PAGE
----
Although we are reviewing this as a suite, the individual tools are not usually used together. They have distinctly different purposes. And, although the Triage-Responder is the obvious computer forensic triage tool, all three are specialized triage tools in their own rights. We have been watching this company for a couple of years and its big strength lies in the way it allows the lab to set up the USB sticks that will be used to triage in the field.
Starting with the small fry of the bunch - AD Triage-Responder - we have a simple tool that can be used with almost no training by first responders. As with all three tools, this one is set up in the lab and the responder takes the provided kit along with the preconfigured USB stick.
The kits contain everything the responder is likely to need in the field, except a screw driver. That would have been a nice addition since a hit on the triage may indicate that the disk needs to be seized and taken to the lab for a full analysis. Responders can view HTML reports after the capture has been completed.
There are a number of preconfigured profiles for such things as child exploitation or fraud. The target computer is booted from the USB stick or a bootable CD provided in the kit. The reports are saved to the USB. In addition to disk-based data, the tools can collect volatile data from RAM and can even take a screenshot of active applications if the acquisition is on a live system instead of one booted into the USB drive.
AD Triage-Examiner is focused on intermediate examiners. In many cases, triage is enough to pinpoint evidence on a computer without resorting to a full analysis. While a full analysis in these cases is desirable, often there is not time to send the evidence to the lab and it is better to do an analysis back at the responder's workplace.
The primary difference between Examiner and Responder lies in the number and types of profiles available. Additionally, the items captured are more detailed in Examiner so a fuller picture of the target computer is available. As with the other kits, there is a collection of everything that would be needed, including a small flashlight and a tool for opening a CD drive for insertion of the boot disk when the computer is shut down.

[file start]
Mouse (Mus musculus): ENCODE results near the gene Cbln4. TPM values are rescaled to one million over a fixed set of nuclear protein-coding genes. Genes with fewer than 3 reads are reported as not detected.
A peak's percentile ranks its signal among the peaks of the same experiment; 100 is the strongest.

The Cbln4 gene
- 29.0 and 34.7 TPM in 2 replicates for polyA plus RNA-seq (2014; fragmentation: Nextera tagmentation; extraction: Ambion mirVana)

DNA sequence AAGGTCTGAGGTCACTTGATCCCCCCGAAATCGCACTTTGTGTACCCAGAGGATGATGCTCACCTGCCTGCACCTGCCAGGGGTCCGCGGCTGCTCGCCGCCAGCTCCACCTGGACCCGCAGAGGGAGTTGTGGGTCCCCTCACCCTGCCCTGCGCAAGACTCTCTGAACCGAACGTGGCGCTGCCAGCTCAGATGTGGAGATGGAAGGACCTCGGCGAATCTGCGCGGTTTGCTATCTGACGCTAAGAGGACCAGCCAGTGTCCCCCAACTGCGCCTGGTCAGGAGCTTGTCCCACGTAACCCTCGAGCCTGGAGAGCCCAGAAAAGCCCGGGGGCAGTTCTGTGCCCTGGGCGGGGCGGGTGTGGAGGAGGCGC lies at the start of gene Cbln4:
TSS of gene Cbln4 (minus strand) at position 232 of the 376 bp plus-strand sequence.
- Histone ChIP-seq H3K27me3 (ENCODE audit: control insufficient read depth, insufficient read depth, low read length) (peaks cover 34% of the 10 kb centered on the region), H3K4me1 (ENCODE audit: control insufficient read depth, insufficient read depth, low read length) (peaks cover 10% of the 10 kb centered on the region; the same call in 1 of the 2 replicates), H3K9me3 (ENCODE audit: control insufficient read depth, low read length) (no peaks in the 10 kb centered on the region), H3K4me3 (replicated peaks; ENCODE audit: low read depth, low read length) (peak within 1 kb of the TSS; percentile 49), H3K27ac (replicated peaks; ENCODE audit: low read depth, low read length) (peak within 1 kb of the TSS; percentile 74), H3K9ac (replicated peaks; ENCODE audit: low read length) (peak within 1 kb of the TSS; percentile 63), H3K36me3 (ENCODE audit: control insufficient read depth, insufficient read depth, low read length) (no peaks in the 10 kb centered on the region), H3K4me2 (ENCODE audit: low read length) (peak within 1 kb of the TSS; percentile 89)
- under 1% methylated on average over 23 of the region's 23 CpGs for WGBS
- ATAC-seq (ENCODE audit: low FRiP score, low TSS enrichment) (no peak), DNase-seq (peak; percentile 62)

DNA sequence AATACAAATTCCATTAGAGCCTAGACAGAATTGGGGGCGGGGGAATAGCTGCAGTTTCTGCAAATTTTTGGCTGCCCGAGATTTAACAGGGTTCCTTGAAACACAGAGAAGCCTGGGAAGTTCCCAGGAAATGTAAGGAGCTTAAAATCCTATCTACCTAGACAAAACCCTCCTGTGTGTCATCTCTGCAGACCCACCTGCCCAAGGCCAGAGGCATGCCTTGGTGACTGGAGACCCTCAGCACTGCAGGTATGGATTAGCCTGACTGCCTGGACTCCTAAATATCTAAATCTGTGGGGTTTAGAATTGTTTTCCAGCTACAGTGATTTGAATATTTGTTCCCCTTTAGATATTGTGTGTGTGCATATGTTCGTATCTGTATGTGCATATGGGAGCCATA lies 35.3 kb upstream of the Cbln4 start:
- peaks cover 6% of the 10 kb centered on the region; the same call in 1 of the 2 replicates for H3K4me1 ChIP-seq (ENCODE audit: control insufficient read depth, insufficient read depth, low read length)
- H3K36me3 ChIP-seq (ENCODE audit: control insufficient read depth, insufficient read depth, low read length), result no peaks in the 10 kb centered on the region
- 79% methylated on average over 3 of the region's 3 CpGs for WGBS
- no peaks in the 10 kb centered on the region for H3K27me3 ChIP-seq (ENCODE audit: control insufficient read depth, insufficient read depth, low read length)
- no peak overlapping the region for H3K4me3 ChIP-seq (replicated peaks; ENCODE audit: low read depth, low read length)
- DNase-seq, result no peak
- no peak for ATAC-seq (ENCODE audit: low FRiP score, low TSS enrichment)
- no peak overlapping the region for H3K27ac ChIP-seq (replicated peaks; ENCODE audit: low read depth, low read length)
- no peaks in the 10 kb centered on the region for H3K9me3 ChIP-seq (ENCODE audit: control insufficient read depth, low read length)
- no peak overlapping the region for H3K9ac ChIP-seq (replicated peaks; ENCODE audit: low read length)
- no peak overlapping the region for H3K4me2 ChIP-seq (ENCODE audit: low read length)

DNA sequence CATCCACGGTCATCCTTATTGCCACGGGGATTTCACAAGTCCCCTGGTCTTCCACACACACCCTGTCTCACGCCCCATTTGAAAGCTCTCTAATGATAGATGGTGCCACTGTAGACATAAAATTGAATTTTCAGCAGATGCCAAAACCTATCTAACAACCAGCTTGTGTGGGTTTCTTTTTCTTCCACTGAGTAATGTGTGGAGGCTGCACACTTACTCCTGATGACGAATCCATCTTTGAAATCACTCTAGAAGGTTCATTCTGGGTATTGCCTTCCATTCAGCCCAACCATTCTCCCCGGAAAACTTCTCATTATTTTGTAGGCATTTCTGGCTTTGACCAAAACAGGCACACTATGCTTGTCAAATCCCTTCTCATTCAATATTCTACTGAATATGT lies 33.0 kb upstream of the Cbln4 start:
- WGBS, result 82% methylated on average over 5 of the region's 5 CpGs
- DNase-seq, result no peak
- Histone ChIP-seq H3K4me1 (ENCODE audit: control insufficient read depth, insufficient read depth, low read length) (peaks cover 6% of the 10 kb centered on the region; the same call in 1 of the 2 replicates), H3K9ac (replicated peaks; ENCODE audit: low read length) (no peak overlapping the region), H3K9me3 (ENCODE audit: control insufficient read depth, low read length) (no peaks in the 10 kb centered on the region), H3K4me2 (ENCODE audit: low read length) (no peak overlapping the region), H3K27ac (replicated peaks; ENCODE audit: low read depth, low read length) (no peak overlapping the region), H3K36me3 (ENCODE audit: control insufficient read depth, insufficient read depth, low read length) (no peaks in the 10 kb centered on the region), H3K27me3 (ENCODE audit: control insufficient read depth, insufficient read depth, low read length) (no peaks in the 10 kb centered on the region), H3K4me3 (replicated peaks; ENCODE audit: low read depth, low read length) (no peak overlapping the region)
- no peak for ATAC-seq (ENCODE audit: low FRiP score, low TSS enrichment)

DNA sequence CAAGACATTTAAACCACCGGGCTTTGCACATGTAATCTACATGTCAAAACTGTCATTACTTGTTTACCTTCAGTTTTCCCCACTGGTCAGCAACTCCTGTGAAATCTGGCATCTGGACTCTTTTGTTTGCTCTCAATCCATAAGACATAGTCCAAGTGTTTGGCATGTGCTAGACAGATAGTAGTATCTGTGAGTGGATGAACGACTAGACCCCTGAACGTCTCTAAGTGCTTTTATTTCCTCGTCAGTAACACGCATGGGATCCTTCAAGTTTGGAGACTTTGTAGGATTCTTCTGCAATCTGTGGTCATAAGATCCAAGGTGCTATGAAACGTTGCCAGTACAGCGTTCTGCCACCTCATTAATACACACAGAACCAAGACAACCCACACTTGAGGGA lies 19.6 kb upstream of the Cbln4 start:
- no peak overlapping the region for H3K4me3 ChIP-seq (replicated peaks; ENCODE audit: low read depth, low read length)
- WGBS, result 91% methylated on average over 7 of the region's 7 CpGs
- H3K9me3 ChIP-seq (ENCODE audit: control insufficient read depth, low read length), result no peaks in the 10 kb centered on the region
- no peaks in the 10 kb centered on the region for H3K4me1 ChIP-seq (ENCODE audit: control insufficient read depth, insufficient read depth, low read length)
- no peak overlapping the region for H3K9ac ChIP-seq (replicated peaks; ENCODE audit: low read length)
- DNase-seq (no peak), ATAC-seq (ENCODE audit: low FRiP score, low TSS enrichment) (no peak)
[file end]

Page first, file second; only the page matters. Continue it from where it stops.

Examiner also is somewhat more configurable than Responder. Examiner has the ability to create individual search methods giving a wide range of things for which the Examiner wishes to look. Also, as with all of the kits, the computer side of the tool - the computer that the tool uses to set up the USB sticks - contains not just tutorials but video lessons. This is the first time we've seen this approach and it is highly effective.
Finally, there is the ADF Triage-G2. This is quite an interesting tool because it is intended for triage use by government field operatives collecting intelligence from computers. Along with specialized profiles, this one has some interesting functionality. It breaks down the disk into four categories and searches for high-value information. The categories are: ActivitySensor, preferred locations, allocated files and deleted files. On live systems the tool can collect volatile data and open application screen shots. Appropriately, since it is an intelligence-gathering tool it can run in stealth mode where it deletes all evidence of itself, such as USB connections, in the registry. These capabilities are referred to by the vendor as "media exploitation." Also, it has advanced encryption that allows it to deploy classified SearchPaks.
Overall, these are three useful tools in their context and over the past couple of years we have seen them mature and become quite reliable.